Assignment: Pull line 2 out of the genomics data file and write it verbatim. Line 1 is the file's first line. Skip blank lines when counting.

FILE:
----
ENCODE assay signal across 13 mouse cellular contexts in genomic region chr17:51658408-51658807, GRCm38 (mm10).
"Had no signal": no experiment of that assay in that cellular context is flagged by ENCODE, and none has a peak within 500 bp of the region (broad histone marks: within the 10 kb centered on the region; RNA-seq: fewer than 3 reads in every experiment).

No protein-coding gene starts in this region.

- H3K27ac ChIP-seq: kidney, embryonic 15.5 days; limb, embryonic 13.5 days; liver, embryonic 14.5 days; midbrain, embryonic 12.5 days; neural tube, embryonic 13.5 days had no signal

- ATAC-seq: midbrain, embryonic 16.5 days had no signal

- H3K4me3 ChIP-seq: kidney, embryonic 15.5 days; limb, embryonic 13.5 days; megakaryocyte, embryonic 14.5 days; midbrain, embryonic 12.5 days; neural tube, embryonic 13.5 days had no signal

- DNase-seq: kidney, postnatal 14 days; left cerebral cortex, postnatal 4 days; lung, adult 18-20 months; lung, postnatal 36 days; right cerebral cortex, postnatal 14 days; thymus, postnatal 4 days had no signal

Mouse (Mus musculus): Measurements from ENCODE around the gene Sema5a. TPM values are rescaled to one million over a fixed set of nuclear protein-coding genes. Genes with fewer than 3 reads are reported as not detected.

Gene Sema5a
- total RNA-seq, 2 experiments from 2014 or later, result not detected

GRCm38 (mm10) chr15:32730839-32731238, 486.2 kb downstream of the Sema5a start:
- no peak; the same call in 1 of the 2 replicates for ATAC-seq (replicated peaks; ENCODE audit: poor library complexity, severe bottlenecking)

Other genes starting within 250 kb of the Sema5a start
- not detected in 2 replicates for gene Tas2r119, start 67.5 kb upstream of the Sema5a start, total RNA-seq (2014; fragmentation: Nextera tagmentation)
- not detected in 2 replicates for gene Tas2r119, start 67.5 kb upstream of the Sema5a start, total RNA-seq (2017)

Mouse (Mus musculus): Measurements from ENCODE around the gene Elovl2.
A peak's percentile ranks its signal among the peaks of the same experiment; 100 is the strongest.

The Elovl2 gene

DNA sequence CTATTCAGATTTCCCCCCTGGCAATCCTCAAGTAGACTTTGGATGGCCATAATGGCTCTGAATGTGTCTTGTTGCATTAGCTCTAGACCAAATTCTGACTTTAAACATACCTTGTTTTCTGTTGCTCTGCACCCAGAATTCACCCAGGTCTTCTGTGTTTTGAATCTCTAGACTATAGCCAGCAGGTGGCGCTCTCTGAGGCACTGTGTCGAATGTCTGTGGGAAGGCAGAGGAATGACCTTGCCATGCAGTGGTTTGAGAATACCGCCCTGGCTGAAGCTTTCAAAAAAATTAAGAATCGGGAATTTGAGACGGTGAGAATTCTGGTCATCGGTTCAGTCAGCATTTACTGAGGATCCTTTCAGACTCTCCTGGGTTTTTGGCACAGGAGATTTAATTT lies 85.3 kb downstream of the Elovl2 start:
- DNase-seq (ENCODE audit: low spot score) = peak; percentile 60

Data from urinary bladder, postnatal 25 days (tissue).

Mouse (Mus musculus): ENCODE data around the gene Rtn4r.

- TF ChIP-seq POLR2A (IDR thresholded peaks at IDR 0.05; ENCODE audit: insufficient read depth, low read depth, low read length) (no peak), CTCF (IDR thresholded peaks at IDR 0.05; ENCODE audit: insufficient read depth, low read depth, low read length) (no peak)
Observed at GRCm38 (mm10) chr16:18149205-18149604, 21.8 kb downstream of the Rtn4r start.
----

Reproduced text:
"Had no signal": no experiment of that assay in that cellular context is flagged by ENCODE, and none has a peak within 500 bp of the region (broad histone marks: within the 10 kb centered on the region; RNA-seq: fewer than 3 reads in every experiment).